The motion sensor 30 located within the alarm section 16 detects any vibration, tilt or change in position of the firearm 12 when the locking device and alarm 10 is operatively connected thereto. The motion sensor 30 may be any conventional type of motion sensor such as a magnetic reed switch, a mercury switch, a balanced ball switch, a microswitch, a mass loaded single or multi-point contact spring and the like. The preferred motion sensor 30 is a heart pacemaker motion sensor such as the type manufactured and available as a component part through Signal Systems, Inc.
The microcomputer 32 provided with the present invention contains an oscillator, low battery detection, a central processing unit, instruction read only memory, data read write memory and external input/output contact pins. A microcomputer having these features and functional for use in the present invention is PIC part#16C54 manufactured by Microchip of Phoenix, Ariz.
The enabling switch 34 is a mechanical, key-actuated switch which has both a mechanical locking function and a microprocessor 32 enabling function when the alarm section 16 and clamp section 18 are lockably connected. A key 40 is inserted through a keyhole 42 in the body 24 of the alarm section 16 to operate the enabling switch 34. The key 40, when inserted into the exposed end of the keyhole 42 and turned to the appropriate position, actuates the enabling switch 34 and enables the microcomputer 32 to start its programmed operation as described below in connection with FIG. 5, and, as will be understood below, mechanically locks the alarm section 16 to the clamp section 18.
The alarm 38 used in the present invention may be similar to components used in beepers, computers, timers and other devices where a high-pitched sound is used to gain the attention of the user. It may be a piezoelectric, a vibrating reed, or other electronic device. The alarm 38 used in the firearm locking device and alarm 10 is preferably an audible alarm for providing an audible alarm signal such as a siren. More preferably, the alarm 38 is a piezoelectric device such as those available from Murata, Inc., of Japan. An appropriately sized autotransformer 36 is also provided within the alarm section 16 to drive the alarm 38 to at least 100 decibels. An exploded view of a typical piezoelectric alarm is shown in FIG. 2a. The piezoelectric driver 92 rests on the rear sound chamber cover 93 and lies behind the main housing sound chamber 91. The cap or cover 90 protects this unit from contact with the elements and serves as part of the exterior housing.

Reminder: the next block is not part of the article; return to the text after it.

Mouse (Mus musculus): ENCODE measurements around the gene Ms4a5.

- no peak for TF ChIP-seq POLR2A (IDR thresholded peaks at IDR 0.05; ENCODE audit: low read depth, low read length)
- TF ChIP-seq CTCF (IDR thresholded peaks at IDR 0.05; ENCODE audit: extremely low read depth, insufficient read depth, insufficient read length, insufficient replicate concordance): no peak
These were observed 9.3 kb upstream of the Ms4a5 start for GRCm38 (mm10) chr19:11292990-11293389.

Resilient pads 44 are provided on the opposed face 20 of the alarm section 16 and the opposed face 22 of the clamp section 18 so as to allow the device 10 to conform to the shape of the trigger and trigger guard. Thus, the present invention is self-conforming and adjustable to the breadth of any conventional trigger guard. The resilient pads 44 have cones 46 molded into them to help prevent the device 10 from sliding on the trigger guard 14, thereby preventing exposure of the trigger of the firearm 12, or moving enough for the lock pin 52 to actuate the trigger. The resilient pads 44 may be made of any resilient material such as rubber, soft plastic, RTV, silicone rubber and the like. The pads 44 also prevent marring of the trigger or trigger guard 14. Furthermore, as shown in FIG. 2 and FIG. 3, there is a raised lip 48 around the periphery of the opposed face 22 of the clamp section 18 and the opposed face 20 of the alarm section 16 which retains the pads 44 in position on their respective sections. There is also a plurality of raised nipples 50 on the opposed face 22 of the clamp section 18 and the opposed face 20 of the alarm section 16 which are received in complementary recesses 51 in the resilient pads 44 and which further inhibit movement of the pads 44 and sliding of the locking device and alarm 10 on the trigger guard.